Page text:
A note about sub-contractors: A sub-contractor performs work in a particular area, such as plumbing, electrical, tiling, or painting. While the contractor hires the subs on large jobs, you may occasionally hire a sub yourself for a smaller project or one that you are managing yourself. The process for selecting subs and obtaining bids is similar to a contractor: get referrals, collect bids, narrow the field, and make your decision. Since the scope of the job is usually narrower, you generally just sign the itemized bid to seal the deal. As with a contractor, be wary of paying any money up front. Payment is usually in full upon completion of the job, and be sure to have the sub sign a lien waiver when you make payment.

Be Cautious or Concerned when Hiring Contractors if Contractors:
• Provide credentials or references that can’t be verified, such as not listing a business number on the website, business card or other directories.
• Solicit their services door-to-door.
• Offer a special price only if you sign today or use other high-pressure sales tactics.
• Only accept cash, require large deposits or the entire costs up front, or ask you to make the payment in their name.
• Do not provide a written contract or complete bid.
• Ask you to pick up the building permit. In most instances, the contractor is required to take out the permits. Permits are your protection and help ensure that work will meet local building codes.
• Offer exceptionally long warranties.
• Want to do most or all of the work on weekends and after-hours.
• Provides you with an offer that sounds too good to be true.

Other Tips to Consider Hiring Contractors:
• If you get a loan for your home improvement project, have the lender make the check payable to you rather than the contractor. Otherwise, you will lose control of the funds.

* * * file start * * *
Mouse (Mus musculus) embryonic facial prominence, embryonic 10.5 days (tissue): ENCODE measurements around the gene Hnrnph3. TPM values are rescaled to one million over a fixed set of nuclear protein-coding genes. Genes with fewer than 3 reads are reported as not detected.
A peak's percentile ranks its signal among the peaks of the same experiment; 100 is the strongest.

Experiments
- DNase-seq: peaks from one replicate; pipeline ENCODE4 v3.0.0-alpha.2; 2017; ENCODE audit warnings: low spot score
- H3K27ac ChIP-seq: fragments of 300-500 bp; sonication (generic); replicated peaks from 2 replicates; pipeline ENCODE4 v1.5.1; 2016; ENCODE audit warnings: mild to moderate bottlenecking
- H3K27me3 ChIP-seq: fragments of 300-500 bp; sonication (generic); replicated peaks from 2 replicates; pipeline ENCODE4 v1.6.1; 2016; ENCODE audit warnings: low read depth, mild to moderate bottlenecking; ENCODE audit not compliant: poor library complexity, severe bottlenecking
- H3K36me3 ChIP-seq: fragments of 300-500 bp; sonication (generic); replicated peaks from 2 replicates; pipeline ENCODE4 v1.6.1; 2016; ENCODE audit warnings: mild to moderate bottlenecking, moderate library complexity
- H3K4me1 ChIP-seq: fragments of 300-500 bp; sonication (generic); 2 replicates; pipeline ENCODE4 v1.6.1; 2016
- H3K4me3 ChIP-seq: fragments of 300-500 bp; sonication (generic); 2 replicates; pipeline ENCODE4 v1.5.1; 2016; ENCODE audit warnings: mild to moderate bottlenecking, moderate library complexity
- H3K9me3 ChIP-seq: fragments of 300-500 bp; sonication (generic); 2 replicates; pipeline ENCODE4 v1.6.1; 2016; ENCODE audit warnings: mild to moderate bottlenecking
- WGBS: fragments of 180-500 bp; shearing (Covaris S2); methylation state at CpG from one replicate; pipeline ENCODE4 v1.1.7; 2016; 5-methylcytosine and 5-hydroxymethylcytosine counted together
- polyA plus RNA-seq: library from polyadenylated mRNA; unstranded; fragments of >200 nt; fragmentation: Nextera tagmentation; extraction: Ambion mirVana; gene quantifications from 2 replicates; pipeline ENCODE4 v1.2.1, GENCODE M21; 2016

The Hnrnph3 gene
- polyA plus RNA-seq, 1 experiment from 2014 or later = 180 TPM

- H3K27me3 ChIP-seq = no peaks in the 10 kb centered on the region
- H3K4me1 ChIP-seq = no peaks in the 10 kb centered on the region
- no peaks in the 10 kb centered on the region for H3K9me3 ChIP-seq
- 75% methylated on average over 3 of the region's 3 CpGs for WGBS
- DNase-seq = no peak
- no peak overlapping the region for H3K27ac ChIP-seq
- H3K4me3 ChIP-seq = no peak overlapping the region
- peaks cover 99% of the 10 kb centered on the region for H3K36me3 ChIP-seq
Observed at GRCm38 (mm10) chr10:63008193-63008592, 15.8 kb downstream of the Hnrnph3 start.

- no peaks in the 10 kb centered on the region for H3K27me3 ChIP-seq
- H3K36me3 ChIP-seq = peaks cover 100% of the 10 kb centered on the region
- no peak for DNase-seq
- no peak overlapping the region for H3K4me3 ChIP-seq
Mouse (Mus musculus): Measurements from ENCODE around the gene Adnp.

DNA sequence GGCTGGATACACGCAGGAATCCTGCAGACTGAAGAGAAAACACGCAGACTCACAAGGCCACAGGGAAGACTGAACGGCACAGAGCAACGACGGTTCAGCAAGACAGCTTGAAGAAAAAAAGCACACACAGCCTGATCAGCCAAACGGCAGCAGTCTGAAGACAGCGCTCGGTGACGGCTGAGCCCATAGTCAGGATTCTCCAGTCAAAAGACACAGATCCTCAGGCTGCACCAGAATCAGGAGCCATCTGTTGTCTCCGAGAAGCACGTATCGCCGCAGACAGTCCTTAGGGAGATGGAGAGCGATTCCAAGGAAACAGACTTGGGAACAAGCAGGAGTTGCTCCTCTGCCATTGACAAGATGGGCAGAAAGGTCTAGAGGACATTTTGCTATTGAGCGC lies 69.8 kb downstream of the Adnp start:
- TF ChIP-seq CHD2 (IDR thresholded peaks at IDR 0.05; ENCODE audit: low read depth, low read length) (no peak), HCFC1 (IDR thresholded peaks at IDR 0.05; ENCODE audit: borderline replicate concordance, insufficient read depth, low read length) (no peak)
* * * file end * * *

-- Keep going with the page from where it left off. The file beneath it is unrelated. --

• According to the Federal Trade Commission’s Cooling-Off rule, if you sign the contract in your home or at a location that is not the contractor’s permanent place of business, you have three business days to cancel the deal. During the sales transaction, the contractor must give you two copies of a cancellation form and a copy of your contract or receipt. The contract or receipt must be dated, show the name and address of the seller and explain your right to cancel.
• Avoid making the final payment or signing an affidavit of final release until you are satisfied with the work and have proof that subcontractors and suppliers have been paid.
• If you have a problem with your project, first try to resolve it with the contractor. Otherwise, consider contacting your state or local consumer protection offices, Builders Association Council or local Better Business Bureau.

Should you suffer any damage to your home, contact D’Orsa and Associates, LLC Public Adjusters to handle your insurance claim. Public Adjusters are licensed and required to be knowledgeable in insurance law and coverage. Be wary of contractors attempting to handle or adjust your insurance claim unless they are also licensed public adjusters. Contact our public adjusters at (877) 742-3587 to handle all aspects of your insurance claim to help you fully recover from your loss. D’Orsa and Associates, LLC public adjusters recommend that you do not begin hiring contractors or get contractor estimates until we have finished handling your insurance claim and have been paid to fully recover from your loss.

Contact D’Orsa and Associates, LLC public adjusters to help you through the insurance claims process:
(877) 742-3587 – (877) P I ADJUSTER


Hiring Contractors
Hiring Contractors